Thursday, August 28, 2008

Kennedy Center Development Programs

The US Department of State and the John F. Kennedy Center for the Performing Arts is offering professional development opportunities to 8 arts management professionals between the ages 25-35 from selected countries and to 44 emerging performing artists between the ages 19-30 from selected countries. The arts management program will be three weeks and will include one week of practical mentorship experience. The emerging artist program will be two weeks and will include visits to at least two U.S. cities. To read learn more about the arts management program, click here, and for the performing arts program, click here.

Wednesday, August 27, 2008

Edinburgh Ticket Sales Down

Ticket sales at this year's Edinburgh International Fringe Festival were down by almost 10% - the first fall in eight years. Bad weather, the poor global economy, competition from the Olympics and problems at the Fringe box office were all cited as factors in the downturn. The Fringe sold more than 1.5 million tickets for the third year running but that was down from 1.7 million in 2007.

Fringe director Jon Morgan said he was delighted with the overall figures in what he had been a "difficult year". He also pointed to the increasing number of free fringe events which are not included in the final tally. Now the Fringe is over, an inquiry will begin into the box office problems which left many shows overbooked or described as sold out when they were not.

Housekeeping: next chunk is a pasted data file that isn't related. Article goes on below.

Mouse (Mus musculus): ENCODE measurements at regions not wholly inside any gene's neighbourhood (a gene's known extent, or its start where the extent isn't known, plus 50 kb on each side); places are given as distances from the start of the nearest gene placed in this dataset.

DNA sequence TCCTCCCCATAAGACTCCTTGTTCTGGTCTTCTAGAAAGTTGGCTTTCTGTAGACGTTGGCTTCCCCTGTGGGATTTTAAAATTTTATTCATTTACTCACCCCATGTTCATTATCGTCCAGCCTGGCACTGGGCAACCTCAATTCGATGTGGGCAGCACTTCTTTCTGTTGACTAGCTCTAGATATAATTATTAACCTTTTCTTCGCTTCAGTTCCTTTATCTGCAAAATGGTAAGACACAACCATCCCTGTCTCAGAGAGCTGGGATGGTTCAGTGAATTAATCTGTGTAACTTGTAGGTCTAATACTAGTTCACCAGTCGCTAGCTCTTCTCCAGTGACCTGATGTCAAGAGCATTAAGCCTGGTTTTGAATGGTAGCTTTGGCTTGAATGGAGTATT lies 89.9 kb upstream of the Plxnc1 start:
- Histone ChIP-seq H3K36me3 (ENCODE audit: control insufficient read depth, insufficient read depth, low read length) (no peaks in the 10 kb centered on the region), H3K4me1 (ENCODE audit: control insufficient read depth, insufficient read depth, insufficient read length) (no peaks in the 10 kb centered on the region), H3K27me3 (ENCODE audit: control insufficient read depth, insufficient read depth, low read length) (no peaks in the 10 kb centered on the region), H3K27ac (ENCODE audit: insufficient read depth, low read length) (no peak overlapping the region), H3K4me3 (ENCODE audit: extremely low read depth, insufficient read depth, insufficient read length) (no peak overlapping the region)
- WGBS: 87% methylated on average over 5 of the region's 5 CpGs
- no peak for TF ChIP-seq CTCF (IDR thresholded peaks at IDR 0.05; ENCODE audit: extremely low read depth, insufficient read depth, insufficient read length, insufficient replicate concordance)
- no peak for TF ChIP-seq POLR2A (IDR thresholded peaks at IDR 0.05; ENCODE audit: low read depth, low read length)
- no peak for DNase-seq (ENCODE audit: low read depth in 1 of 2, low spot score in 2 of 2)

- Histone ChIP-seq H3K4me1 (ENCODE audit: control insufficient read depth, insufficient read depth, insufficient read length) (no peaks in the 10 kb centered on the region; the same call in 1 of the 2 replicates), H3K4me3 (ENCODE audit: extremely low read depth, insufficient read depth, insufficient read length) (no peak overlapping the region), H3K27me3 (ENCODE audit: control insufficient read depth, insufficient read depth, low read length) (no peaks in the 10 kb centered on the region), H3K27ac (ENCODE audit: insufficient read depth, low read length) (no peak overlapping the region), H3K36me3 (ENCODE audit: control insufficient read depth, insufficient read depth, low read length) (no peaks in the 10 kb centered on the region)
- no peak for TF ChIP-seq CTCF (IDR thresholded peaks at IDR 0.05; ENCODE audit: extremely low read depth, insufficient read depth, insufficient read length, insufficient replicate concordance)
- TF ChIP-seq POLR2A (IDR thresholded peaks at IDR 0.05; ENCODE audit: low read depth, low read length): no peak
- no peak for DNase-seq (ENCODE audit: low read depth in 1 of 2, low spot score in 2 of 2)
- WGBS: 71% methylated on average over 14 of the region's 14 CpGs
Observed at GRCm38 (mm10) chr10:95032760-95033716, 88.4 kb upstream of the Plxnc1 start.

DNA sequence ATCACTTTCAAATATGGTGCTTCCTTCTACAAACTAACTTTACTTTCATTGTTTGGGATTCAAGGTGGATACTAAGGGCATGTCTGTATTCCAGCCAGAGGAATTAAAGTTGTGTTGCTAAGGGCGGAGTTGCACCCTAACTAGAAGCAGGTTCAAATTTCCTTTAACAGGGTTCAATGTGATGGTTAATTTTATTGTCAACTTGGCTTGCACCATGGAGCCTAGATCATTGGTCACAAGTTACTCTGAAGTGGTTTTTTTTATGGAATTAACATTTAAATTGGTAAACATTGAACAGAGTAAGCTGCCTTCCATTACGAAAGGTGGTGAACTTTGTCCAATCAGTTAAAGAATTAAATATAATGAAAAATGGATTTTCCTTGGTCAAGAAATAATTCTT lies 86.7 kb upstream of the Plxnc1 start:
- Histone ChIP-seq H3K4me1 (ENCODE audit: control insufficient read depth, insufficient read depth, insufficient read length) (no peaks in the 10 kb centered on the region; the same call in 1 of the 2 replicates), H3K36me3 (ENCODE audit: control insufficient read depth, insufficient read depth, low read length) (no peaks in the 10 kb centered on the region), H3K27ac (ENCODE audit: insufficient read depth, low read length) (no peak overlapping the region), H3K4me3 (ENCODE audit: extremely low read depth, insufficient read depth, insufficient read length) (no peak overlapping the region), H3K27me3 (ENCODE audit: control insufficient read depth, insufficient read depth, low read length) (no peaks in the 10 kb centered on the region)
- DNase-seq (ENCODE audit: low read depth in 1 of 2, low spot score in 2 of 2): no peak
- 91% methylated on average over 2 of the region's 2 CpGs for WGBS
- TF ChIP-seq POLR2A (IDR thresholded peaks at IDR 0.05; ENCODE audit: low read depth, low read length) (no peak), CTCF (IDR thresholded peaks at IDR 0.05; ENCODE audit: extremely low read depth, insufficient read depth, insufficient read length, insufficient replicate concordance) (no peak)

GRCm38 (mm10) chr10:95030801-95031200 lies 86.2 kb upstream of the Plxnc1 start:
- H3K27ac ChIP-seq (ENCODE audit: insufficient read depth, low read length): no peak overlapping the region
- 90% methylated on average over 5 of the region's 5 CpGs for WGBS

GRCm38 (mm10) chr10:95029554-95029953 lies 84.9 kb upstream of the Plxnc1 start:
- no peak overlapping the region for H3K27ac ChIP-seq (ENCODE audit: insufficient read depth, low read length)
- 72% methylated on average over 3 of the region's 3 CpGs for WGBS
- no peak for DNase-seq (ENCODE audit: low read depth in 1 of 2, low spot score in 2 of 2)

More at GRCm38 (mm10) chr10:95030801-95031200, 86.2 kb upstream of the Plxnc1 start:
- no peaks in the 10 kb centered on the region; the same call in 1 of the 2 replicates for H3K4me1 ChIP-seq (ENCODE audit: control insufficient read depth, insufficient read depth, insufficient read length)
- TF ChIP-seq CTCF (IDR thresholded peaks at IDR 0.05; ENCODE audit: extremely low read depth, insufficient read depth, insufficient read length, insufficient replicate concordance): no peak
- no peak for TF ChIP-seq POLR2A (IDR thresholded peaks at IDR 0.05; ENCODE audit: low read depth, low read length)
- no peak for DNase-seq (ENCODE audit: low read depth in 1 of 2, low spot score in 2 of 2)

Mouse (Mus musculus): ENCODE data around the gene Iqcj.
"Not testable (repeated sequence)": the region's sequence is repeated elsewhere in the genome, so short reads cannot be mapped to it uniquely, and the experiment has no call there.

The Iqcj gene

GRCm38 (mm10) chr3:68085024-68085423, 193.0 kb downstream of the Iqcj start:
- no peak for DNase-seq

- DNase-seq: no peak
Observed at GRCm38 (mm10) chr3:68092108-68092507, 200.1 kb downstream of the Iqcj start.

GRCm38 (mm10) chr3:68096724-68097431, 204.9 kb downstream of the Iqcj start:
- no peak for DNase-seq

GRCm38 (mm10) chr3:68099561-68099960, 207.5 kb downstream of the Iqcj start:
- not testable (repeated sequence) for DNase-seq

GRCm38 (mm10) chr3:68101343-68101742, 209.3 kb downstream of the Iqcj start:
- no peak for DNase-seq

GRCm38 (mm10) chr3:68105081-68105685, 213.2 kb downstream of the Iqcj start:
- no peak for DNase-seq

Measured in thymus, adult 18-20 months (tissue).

Mr Morgan said: "At the start of the festival many were worried about the loss of venues, impact of the Olympics and the economy. In a difficult year, with record rainfall and problems with ticketing, fringe-goers have come out in force and enjoyed the festival." Fringe 2008 featured 31,320 performances of 2,088 shows in 247 venues. An estimated 18,792 performers took to the stage. A total of 350 shows were absolutely free, an increase of 46 on 2007.

Tuesday, August 26, 2008

International Visegrad Fund

The International Visegrad Fund supports projects in the fields of cultural cooperation, scientific exchange and research, education, exchanges between young people, cross-border cooperation and promotion of tourism. It is open to projects thematically related to Visegrad cooperation (Hungary, Poland, Czech Republic & Slovakia).

The maximum contribution of the Fund allocated to each Small Grant project is up to EUR 4,000. The financial contribution of the Fund cannot exceed 50% of the total project costs including the in-kind contribution of the applicant, or in-kind contributions of other co-financing subjects. The maximum time frame of the proposed budget is 6 months, even if the project is envisaged to last longer.